# How many cycles are there in graph with $n$ nodes, where each node is adjacent to the next and all nodes are adjacent to a node in the middle?

So like imagine a pentagon for example, so each vertex is adjacent to the next vertex, and then each of those vertices shares an edge with one node in the middle. So there are 6 vertices here, $$n = 6$$. How many total cycles are in this graph? And then how would you generalize that to any graph with $$n \geq 4$$ vertices?

I found that for the pentagon example as described, there are $$13$$ cycles (if I calculated correctly). There are $$5$$ cycles of length $$3 (n-1), 4$$ cycles of length $$2 (n-2)$$, and $$4$$ cycles of length $$5$$ ($$n-3+1$$, the extra $$+1$$ is for the entire pentagon being a cycle of length $$5$$). So the formula for this would be $$n-1+n-2+n-3+1 = n+n-2+n-3.$$

Similarly, for a graph of this description with $$n=4$$, so a triangle with a node in the middle, there are $$7$$ cycles. There are $$4$$ cycles of length $$3$$ and $$3$$ cycles of length $$4.$$ So the formula for this would be $$n+n-1.$$

I am having a hard time generalizing these into formulas for just a graph with $$n$$ vertices in general (with an answer in closed form).

The general formula is $$(n-1)(n-2) + 1$$. I will explain the formula by considering the cases $$n=4$$, $$n=5$$, and $$n=6$$. Your computation for $$n=4$$ was correct, but your computation for $$n=6$$ was incorrect.

In the case $$n=4$$, there are three small cycles of length $$3$$ in the "interior" of the large triangle. By merging two adjacent small cycles together, we can form cycles of length $$4$$, of which there are three. Finally, there is the large triangle. So we have $$3+3+1$$.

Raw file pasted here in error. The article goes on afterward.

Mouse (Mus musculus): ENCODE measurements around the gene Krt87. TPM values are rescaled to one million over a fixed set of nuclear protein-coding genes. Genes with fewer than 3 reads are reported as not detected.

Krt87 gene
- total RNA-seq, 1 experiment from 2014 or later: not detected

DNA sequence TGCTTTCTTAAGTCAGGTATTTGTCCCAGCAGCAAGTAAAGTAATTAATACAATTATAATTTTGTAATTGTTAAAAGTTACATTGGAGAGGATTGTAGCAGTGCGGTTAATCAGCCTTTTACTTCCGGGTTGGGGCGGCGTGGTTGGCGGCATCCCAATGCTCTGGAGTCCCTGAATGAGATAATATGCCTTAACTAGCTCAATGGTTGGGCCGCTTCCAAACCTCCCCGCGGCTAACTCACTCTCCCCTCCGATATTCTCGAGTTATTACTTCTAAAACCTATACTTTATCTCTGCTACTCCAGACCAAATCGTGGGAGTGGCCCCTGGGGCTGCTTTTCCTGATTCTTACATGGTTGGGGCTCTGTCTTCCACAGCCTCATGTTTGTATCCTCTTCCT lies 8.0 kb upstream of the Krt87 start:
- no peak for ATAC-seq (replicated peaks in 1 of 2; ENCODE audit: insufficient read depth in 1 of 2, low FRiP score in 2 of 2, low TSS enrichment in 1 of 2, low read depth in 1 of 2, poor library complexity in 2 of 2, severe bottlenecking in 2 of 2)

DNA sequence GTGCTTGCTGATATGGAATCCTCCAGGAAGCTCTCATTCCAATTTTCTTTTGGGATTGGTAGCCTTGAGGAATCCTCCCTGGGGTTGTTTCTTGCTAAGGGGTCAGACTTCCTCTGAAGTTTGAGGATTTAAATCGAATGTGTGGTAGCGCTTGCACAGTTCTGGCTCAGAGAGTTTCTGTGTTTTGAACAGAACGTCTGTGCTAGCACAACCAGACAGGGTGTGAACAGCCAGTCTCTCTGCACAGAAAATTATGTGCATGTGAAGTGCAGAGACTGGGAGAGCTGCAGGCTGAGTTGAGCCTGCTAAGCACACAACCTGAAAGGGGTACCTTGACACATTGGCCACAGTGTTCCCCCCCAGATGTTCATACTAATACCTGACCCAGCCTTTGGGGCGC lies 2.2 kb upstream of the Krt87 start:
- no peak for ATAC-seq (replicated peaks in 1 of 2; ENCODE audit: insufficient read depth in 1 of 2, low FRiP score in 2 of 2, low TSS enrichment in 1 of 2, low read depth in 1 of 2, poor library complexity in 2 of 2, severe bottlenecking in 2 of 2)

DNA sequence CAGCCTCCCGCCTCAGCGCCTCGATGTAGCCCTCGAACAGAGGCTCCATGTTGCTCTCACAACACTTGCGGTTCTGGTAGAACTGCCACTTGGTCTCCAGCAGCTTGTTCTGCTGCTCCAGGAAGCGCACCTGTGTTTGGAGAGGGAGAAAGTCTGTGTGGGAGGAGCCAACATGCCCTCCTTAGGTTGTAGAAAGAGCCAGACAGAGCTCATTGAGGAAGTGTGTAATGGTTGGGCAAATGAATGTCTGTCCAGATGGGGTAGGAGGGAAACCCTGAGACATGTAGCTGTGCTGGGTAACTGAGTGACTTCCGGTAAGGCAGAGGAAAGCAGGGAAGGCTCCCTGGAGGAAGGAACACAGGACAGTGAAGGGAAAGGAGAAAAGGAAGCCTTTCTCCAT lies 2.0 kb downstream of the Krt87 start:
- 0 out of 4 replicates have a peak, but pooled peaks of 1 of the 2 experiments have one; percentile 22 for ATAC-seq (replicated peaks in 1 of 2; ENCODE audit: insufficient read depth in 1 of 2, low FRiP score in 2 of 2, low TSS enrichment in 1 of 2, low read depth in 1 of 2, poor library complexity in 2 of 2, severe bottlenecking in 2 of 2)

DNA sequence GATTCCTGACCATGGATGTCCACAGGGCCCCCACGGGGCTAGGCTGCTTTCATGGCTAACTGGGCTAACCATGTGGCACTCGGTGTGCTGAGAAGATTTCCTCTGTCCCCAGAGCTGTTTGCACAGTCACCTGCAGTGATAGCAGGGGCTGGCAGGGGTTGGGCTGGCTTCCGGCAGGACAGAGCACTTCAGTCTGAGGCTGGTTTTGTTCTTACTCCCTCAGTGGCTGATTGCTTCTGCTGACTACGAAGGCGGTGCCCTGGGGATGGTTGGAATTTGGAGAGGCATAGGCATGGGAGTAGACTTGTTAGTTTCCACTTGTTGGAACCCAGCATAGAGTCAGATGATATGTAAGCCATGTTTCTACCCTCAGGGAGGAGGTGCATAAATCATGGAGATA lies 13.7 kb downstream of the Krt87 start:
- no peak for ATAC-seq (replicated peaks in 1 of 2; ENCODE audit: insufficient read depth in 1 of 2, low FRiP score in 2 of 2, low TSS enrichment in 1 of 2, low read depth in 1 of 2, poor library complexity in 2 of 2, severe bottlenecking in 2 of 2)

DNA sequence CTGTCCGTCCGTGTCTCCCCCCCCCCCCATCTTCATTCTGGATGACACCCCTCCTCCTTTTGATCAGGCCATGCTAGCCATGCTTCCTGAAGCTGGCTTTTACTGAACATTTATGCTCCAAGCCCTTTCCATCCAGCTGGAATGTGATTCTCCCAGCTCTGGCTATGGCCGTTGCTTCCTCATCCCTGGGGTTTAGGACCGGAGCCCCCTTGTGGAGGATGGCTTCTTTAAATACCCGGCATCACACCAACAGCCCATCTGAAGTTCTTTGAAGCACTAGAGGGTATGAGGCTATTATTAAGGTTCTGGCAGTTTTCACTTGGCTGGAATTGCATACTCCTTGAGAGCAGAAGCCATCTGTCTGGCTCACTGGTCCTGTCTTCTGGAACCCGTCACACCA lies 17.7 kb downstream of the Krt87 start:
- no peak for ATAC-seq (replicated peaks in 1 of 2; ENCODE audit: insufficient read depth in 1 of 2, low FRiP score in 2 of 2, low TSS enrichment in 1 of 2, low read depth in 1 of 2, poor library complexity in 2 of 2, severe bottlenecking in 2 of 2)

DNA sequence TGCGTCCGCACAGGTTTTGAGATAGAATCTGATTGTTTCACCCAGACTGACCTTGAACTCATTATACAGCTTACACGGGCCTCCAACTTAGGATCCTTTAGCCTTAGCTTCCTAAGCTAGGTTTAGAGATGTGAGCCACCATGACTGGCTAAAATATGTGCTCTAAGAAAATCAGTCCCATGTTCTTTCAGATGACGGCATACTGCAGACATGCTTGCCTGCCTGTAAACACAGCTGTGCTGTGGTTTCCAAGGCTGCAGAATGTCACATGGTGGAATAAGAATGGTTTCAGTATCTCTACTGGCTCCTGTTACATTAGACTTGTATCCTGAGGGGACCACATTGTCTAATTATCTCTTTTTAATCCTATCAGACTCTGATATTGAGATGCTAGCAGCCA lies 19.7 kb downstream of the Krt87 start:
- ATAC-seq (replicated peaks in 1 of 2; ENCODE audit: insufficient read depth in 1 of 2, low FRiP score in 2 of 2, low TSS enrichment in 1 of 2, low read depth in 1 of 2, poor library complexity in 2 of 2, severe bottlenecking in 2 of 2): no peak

In the case $$n=5$$, there are four small cycles of length $$3$$ in the interior of the large square. By merging two adjacent small cycles together, we can form cycles of length $$4$$, of which there are four. By merging three adjacent small cycles together, we can form $$4$$ cycles of length $$5$$. Finally, there is the large square. We have $$4+4+4+1=13$$.

In the case $$n=6$$, there are five small cycles of length $$3$$ in the interior. By merging pairs of adjacent small cycles, we can get five cycles of length $$4$$. By merging triplets of adjacent small cycles, we can get five cycles of length $$5$$. We can get another five cycle of size $$5$$ by merging four adjacent small cycles. Finally, there is the large pentagon. This gives $$5+5+5+5+1=21$$.

• Thank you! How did you derive the general formula from those examples? Apr 14, 2020 at 23:20
• @curlypie99 Notice the pattern in the answers for the three cases I wrote out for you. Apr 15, 2020 at 6:34

You're asking about the number of cycles in the wheel graph $$W_n$$.

First let's count the cycles that pass through the central node. Such a cycle must use two of the $$n-1$$ radii, and there are $$\binom{n-1}2=\frac{(n-1)(n-2)}2$$ ways to choose the radii. Then we complete the cycle by choosing one of two arcs, so the number of cycles passing through the central node is $$2\binom{n-1}2=(n-1)(n-2).$$ Finally, there is just one cycle which avoids the central node, so the total number of cycles is $$(n-1)(n-2)+1=n^2-3n+3.$$